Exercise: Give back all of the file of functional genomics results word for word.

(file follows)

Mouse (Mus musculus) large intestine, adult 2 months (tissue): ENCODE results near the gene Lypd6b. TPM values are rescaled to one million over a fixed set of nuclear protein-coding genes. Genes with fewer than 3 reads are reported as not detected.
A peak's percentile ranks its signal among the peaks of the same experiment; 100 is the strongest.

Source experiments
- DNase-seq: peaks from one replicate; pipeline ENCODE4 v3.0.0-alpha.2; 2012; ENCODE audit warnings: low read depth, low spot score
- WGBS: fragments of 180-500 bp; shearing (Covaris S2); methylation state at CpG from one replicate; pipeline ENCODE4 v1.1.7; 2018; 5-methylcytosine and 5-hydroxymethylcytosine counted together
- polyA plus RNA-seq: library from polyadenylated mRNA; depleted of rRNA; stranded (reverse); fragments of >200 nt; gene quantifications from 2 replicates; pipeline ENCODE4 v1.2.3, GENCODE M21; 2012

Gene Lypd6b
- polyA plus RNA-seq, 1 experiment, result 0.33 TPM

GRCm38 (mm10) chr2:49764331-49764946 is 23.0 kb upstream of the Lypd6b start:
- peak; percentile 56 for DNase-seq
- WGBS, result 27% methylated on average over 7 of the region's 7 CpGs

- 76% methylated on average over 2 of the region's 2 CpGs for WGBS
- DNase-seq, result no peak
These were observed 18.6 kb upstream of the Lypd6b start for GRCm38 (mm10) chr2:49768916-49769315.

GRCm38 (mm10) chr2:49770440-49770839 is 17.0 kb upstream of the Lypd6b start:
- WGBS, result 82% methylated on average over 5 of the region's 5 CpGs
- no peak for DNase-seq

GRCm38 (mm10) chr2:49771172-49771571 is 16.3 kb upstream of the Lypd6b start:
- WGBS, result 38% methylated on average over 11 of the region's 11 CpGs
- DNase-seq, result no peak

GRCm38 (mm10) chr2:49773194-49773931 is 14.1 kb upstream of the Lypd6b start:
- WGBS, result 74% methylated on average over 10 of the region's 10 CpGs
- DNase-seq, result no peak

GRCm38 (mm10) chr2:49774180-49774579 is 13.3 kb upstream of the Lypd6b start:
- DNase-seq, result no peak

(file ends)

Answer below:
Mouse (Mus musculus) large intestine, adult 2 months (tissue): ENCODE results near the gene Lypd6b. TPM values are rescaled to one million over a fixed set of nuclear protein-coding genes. Genes with fewer than 3 reads are reported as not detected.
A peak's percentile ranks its signal among the peaks of the same experiment; 100 is the strongest.

Source experiments
- DNase-seq: peaks from one replicate; pipeline ENCODE4 v3.0.0-alpha.2; 2012; ENCODE audit warnings: low read depth, low spot score
- WGBS: fragments of 180-500 bp; shearing (Covaris S2); methylation state at CpG from one replicate; pipeline ENCODE4 v1.1.7; 2018; 5-methylcytosine and 5-hydroxymethylcytosine counted together
- polyA plus RNA-seq: library from polyadenylated mRNA; depleted of rRNA; stranded (reverse); fragments of >200 nt; gene quantifications from 2 replicates; pipeline ENCODE4 v1.2.3, GENCODE M21; 2012

Gene Lypd6b
- polyA plus RNA-seq, 1 experiment, result 0.33 TPM

GRCm38 (mm10) chr2:49764331-49764946 is 23.0 kb upstream of the Lypd6b start:
- peak; percentile 56 for DNase-seq
- WGBS, result 27% methylated on average over 7 of the region's 7 CpGs

- 76% methylated on average over 2 of the region's 2 CpGs for WGBS
- DNase-seq, result no peak
These were observed 18.6 kb upstream of the Lypd6b start for GRCm38 (mm10) chr2:49768916-49769315.

GRCm38 (mm10) chr2:49770440-49770839 is 17.0 kb upstream of the Lypd6b start:
- WGBS, result 82% methylated on average over 5 of the region's 5 CpGs
- no peak for DNase-seq

GRCm38 (mm10) chr2:49771172-49771571 is 16.3 kb upstream of the Lypd6b start:
- WGBS, result 38% methylated on average over 11 of the region's 11 CpGs
- DNase-seq, result no peak

GRCm38 (mm10) chr2:49773194-49773931 is 14.1 kb upstream of the Lypd6b start:
- WGBS, result 74% methylated on average over 10 of the region's 10 CpGs
- DNase-seq, result no peak

GRCm38 (mm10) chr2:49774180-49774579 is 13.3 kb upstream of the Lypd6b start:
- DNase-seq, result no peak